Almost Two Years Later, Nuns Are Still Fighting Against The Strip Club Next To Their Convent

It’s been almost two years since we first heard about a group of Illinois nuns who really, really didn’t want a new strip club to open next door to their convent. The fight isn’t over yet, as a neighboring village has just joined the sisters’ lawsuit against the adult entertainment venue.

Joining the nuns in their crusade to shut down the club that sits in the town of Stone Park is the village of Melrose Park, where the convent is located. The club sits inches from the convent’s fence line in the neighboring village, reports NBC 5 in Chicago.

Despite the fact that the sisters were unable to prevent the opening of the club, the fight goes on with the village voting to join them in their lawsuit — set to be filed this week — against the club and the Village of Stone Park, which gave the club its license last year.

“This goes against our whole fiber, our well-being,” said one sister who lives in the structure bordering the club’s property. “We’ve been here more than 70 years,” she said. “We’re fighting for a safe, healthy environment here. And for the club to close.”

The nuns argue that according to state law, businesses are prohibited from operating within 1,000 feet of a place of worship. The sisters and Melrose Park will be represented by the Thomas More Society, a “public interest law firm.”

“The bottom-line is you can’t put one of these [adult-use establishments] within 1,000 feet of a place of worship, this is what the law says, and … Stone Park allowed the strip joint to open and gave them permits,” Thomas More attorney Peter Breen said in a press release. “Stone Park is not protecting its residents, and shame on the strip joint owners for putting it next to a convent.”

But the club’s lawyer is confident that the business’ operations fall within the lines of the law.

“The business is legally constituted,” he said. “It presents no real problems to anyone,” adding that there are fewer police calls than any liquor establishment in the village.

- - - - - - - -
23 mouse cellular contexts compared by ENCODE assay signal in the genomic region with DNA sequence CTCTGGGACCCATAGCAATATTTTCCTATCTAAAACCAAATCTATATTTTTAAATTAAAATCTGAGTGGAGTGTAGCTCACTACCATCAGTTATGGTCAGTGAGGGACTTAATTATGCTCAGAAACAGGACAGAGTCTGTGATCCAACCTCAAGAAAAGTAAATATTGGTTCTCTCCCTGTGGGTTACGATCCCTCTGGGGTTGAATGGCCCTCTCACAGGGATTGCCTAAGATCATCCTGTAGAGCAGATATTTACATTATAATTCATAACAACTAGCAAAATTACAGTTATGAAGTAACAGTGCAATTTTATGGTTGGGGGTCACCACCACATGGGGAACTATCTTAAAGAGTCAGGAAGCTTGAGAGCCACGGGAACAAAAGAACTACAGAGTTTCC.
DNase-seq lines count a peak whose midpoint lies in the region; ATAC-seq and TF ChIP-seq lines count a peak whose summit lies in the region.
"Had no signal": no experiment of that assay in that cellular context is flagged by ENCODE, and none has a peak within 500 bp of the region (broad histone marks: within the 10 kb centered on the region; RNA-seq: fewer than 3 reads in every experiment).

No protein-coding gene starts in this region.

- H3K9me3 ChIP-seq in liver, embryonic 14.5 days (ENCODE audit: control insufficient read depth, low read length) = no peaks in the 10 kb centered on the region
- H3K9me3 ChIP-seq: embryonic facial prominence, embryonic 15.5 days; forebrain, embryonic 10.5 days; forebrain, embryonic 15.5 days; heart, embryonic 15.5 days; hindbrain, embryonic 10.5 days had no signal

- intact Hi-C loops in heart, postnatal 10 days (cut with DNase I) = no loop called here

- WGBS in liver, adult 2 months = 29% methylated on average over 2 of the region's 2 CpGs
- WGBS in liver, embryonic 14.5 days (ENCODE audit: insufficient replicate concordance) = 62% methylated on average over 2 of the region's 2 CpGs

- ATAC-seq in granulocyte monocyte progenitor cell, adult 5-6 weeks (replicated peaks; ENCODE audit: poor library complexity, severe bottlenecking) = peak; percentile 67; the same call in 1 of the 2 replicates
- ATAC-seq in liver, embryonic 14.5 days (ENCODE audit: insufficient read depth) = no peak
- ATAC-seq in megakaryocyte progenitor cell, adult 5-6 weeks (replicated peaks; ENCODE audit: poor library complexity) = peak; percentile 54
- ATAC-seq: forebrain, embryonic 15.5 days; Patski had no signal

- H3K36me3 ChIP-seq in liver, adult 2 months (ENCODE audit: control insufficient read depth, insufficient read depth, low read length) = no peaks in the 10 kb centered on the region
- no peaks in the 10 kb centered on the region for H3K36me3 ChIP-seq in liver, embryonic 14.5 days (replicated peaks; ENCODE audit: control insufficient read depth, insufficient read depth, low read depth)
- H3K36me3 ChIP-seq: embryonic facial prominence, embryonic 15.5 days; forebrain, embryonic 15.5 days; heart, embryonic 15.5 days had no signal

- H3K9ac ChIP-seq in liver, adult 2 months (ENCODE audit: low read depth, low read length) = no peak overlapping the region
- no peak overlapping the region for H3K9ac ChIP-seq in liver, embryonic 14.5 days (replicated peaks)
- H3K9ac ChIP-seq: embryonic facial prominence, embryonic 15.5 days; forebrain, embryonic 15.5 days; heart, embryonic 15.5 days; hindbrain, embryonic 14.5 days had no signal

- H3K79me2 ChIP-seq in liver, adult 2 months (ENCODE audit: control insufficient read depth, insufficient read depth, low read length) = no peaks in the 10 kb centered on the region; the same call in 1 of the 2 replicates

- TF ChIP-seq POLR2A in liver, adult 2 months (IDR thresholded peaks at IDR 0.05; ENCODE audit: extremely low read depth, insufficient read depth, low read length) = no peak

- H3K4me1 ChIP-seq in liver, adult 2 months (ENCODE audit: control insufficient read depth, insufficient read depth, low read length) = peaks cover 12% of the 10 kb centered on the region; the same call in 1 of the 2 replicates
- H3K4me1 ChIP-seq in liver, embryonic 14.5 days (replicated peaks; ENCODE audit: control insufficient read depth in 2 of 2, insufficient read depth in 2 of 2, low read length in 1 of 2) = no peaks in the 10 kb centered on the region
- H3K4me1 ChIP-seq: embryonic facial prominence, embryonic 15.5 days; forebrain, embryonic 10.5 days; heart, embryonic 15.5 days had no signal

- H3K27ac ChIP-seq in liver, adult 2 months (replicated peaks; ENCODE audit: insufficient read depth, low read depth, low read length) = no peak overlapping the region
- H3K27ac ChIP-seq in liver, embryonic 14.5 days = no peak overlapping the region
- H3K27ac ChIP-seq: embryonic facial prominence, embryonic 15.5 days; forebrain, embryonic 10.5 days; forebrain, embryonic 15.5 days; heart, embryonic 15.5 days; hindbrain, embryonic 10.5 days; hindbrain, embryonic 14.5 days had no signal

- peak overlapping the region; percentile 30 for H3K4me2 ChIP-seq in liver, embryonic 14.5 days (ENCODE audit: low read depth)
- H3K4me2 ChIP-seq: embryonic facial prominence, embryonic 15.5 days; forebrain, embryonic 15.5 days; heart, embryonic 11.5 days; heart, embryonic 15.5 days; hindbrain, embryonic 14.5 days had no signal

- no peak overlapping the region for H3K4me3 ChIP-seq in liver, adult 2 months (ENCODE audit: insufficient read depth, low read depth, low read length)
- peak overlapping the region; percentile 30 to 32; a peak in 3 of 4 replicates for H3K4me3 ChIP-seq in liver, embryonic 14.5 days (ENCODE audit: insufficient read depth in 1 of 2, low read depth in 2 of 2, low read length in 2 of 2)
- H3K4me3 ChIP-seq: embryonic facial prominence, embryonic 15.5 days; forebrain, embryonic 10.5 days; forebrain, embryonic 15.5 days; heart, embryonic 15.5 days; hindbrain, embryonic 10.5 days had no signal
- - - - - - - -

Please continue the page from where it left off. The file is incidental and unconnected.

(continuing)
The club’s owner doesn’t want to get embroiled in a legal battle, but says he understands the moral objections of the nuns and as such, the club has tried to be neighborly and keep the noise down, as well as buying its supplies and hiring locally.

“I’m not here to hurt them in any way,” he said, portraying the club as more of a “gentleman’s club” with good food and a variety of shows, as well as semi-nude women and male acts.

“I can’t imagine why they would dislike us, except for the morality of it,” he said. “We are the most…cleanest version of what we are.”

Nuns Step Up Fight Against Neighboring Strip Club [NBC 5 News]

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  1. DyinMyelin says:

    /inserts Joker meme Stuff 800 illegitimate newborns into a sewer, nobody bats an eye. Open a legal business dedicated to celebrating the human form, everyone loses their minds!

  2. SuperSpeedBump says:

    Hmmm… a law that prevents businesses from operating closer than 1,000 feet from a place of worship sounds unconstitutional to me. The easiest way to win this case is to show everyone the for-profit Christian Book Store located right next door to the church.

  3. SirJanes says:

    One would think that businesses that attract ”sinners” would provide an opportunity.

    • furiousd says:

      I like that idea: guilt people into not patronizing the place. Instead of trying to use the government to legislate morality, or to compartmentalize it, they should be taking a more direct approach.